“The main question is, Are you actually gonna cook in this amazing kitchen?’
The answer came in turn as a question: “Do you want to eat?”
I had put this to Handsome Chef Boyfriend a few nights ago during one of our twice-daily phone chats, referring to the beautiful house where I have been dog- bunny- frog- fish- and plant-sitting, and in general looking after things since last Wednesday. A ballet school family asked me to fill in for a few days before the arrival of their other house sitter tomorrow. It was a gracious invitation to live in these lovely digs for a little while and enjoy the incredible property around the house. Kind of a like a vacation, they suggested. And so it has been.
HCB and I were discussing the logistics of his arrival and time with me for the weekend, which ended this morning. Of course we were going to cook in the kitchen. What was I thinking–Chinese takeout?
No, but what I was thinking: leaving the tiniest possible evidence of my tenure here. The stuff my parents instilled in me growing up. The Golden Rule. Do unto others…. No Risky Business on my watch (cue Bob Seger).
So far, so good. HCB and I had a rare kind of day yesterday, jammed with so much we had not a single idle moment, save some very early time at the kitchen island with our coffee and toast, quietly chatting, working a crossword, making plans.
There has been exactly no time to slow down since the end of the academic year, until now. Not for me, anyway. While the rest of the ballet school population had a brief sabbatical I was teaching ballet camp for a group of littles ages five to seven, pretty much all day, every day. I spent the small balance of those days working my second job, and the rest of the nighttime waking hours at home working my third, which gets fully underway in August.
Last week the pace slowed a bit. There is something about being completely removed from your own surroundings for a while that allows you to empty your head, to purge all the deleted files from the mental recycle bin, as it were. Being at home physically means a million distractions–the backlog of stuff that has been back burnered because there was no time, the pile of household chores, the unmown lawn, the correspondence and trappings of the day. At least this always seems the case, real or imagined. (All those things await my arrival home tomorrow and will bite me in the behind when I walk through the door.)
Yesterday was vacation through and through. HCB and I managed to squeeze in our usual summer Saturday fare (which almost always includes a visit to the farmers’ market for beautiful produce, and as many tag sales as we can stand), but once home we indulged in some of the fun this place has to offer: a swim in the spring-fed pond, paddle boarding, paddle boating, and the zip line.
As the people who live here warned, the zip line was not designed to handle a full-size grownup (which would definitely include HCB). So once you go, they explained, you’ve got to be committed to let go over the pond or risk running aground on the other side in an unfortunate way.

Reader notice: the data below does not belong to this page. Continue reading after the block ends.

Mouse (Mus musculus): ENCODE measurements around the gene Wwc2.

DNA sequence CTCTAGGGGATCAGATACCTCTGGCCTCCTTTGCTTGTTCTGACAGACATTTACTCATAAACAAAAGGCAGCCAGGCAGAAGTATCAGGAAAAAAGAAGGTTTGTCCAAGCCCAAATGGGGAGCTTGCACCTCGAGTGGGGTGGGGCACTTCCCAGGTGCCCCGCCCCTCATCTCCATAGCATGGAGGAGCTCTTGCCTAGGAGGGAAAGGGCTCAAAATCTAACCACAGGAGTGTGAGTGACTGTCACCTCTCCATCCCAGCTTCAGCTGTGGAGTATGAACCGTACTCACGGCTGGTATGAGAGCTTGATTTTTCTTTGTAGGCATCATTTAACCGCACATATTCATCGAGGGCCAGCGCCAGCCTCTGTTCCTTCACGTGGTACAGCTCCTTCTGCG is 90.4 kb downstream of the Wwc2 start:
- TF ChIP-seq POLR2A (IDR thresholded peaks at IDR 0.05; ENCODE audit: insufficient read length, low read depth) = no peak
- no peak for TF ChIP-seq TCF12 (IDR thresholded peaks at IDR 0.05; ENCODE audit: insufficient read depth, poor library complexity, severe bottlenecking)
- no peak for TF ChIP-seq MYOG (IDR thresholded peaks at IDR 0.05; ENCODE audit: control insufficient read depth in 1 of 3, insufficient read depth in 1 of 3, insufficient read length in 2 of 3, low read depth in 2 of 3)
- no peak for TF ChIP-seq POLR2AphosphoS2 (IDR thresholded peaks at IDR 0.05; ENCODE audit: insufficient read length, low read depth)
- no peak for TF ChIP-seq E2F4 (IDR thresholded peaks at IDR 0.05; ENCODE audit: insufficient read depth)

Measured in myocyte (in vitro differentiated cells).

No way in the world could anybody convince me to do that. But once he had it in his head to go, there was no stopping HCB. I lost count of how many times he zipped (is that the correct verbiage? who knows?). I was asked to record this act for posterity, which the time-delayed Instagram app on my Droid made difficult. On something like the fifth run we each had a funny epiphany that the original request had actually been for a video record of the event. So there was another run. I would post the movie version here, except the whole thing is ninety degrees flipped on its left side, and I have no clue how to correct that. Plus it took me an eternity to upload it from the Droid to my laptop, where it immediately consumed the remaining memory. Plus there is ridiculous audio of me giggling at the end.
We had fun in the water, alternately warm and freezing cold, depending on shadows and sunlight and (we surmised) proximity to one of the feeder springs. It was my first time to swim in something besides a swimming pool, but familiar territory to HCB. We indulged in the hot tub for a while until we could stand the heat no more and came inside to start dinner, already pretty late. (Menu: pepper crusted pork tenderloin (reprised from last week because it was so wicked good), fresh corn on the cob and red potatoes, and farmers’ market salad; watermelon for dessert.)
While we were collapsed on the sofa with one of our flea market DVDs, each of us fighting sleep, we both agreed that this kind of exhaustion is so delicious–sun kissed, tired, generally euphoric. It did feel like a real vacation, we decided, if a bit fleeting.
I have told HCB in the past I feel like I can plug in and recharge when I see him each week. Maybe that is an unfair burden to bear, to serve as someone else’s battery charger. But quoting a friend who is gone, I think it is possible we are put here to help each other. I can live with that.
Oh, and we left the kitchen spotless.